Cornelius - Ambivalent Reception

Cornelius - Ambivalent Reception - In Latinos: Remaking...

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In Latinos: Remaking America. 2002. EDITED BY Marcelo M. Suárez-Orozco and Mariela M. Páez. Berkeley Los Angeles London : UNIVERSITY OF CALIFORNIA PRESS 8. Ambivalent Reception Mass Public Responses to the "New" Latino Immigration to the United States Wayne A. Cornelius This chapter analyzes the sources of public resistance to Latino immigration in the United States in the late twentieth and early twenty-first centuries. It focuses on the complex interplay between economic and ethno-cultural factors in determining the attitudes of the general public toward immigrants and immigration policy preferences. A large body of evidence suggests that most Mexican and other post-1970 Latino immigrants to the United States have been fully incorporated into the U.S. economy, mostly filling low-wage, low-skill jobs that native-born Americans typically avoid. To many native-born residents, however, the economic benefits of a large, flexible, relatively low-cost supply of immigrant labor are offset by the noneconomic costs of a rapidly expanding and increasingly settled immigrant presence. Thus, despite an increasingly tight domestic labor market in the United States, public concern 1
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about "excessive" Latino immigration has persisted. A broadly based, anti-immigrant backlash has not yet developed because of the low salience of immigration as a policy issue among the general public, a sharp decline in immigrant bashing by politicians (in recent years, both the Republican and Democratic parties have actively courted the immigrant vote and avoided anti- immigration rhetoric) and (until recently) the robustness of the national economy. Furthermore, a growing number of U.S. labor unions have recognized that they have more to gain by organizing immigrants—even the undocumented—in workplaces where they now predominate in the labor force than by opposing their employment. [ 1 ] I argue that an ethno-cultural objection to the most recent wave of Latino immigration underlies persistent U.S. public concern about immigration levels, regardless of the state of the macroeconomy. Native-born residents of states and local communities affected by heavy immigration ― 166 ― are increasingly concerned about the potential of migrants from Latin American and the Caribbean to shift the ethnic, cultural, and linguistic balance within their communities. Just as it has been since the mid-eighteenth century, ethnicity remains a powerful determinant of the U.S. public's attitudes toward immigration and its consequences, as well as of their voting behavior on immigration-related issues. In the public-policy arena, the ambivalence of public opinion on this issue—recognition of the economic utility of Latino immigrants coupled with anxiety about their sociocultural impact— translates into a reluctance among legislators to raise permanent legal immigration ceilings or to approve a general amnesty for undocumented immigrants (measures that would largely benefit low-skilled Latino immigrants with family ties to the United States), even as they open the door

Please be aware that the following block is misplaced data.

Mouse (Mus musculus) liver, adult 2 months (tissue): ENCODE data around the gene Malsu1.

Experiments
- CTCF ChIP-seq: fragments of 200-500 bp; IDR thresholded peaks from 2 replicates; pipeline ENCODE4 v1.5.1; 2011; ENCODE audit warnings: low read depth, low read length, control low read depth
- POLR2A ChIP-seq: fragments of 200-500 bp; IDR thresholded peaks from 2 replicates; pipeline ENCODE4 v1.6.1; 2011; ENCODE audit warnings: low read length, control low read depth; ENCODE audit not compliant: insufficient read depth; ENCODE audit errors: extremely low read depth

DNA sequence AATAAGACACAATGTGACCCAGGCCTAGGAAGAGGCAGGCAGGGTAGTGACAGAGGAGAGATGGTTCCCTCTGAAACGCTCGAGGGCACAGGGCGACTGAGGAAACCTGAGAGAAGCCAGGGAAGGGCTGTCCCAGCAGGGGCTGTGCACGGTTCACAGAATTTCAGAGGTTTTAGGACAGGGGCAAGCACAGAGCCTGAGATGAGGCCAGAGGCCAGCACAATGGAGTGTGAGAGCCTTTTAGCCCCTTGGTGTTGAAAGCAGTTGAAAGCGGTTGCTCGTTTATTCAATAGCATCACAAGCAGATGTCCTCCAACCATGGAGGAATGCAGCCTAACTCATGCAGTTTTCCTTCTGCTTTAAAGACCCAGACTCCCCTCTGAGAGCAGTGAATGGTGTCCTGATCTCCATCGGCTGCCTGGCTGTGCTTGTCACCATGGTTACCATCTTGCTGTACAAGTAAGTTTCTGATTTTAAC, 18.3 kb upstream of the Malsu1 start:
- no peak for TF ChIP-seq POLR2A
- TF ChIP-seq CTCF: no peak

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This note was uploaded on 01/25/2010 for the course SOCL 1A taught by Professor Blair-loy during the Fall '08 term at UCSD.

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Cornelius - Ambivalent Reception - In Latinos: Remaking...

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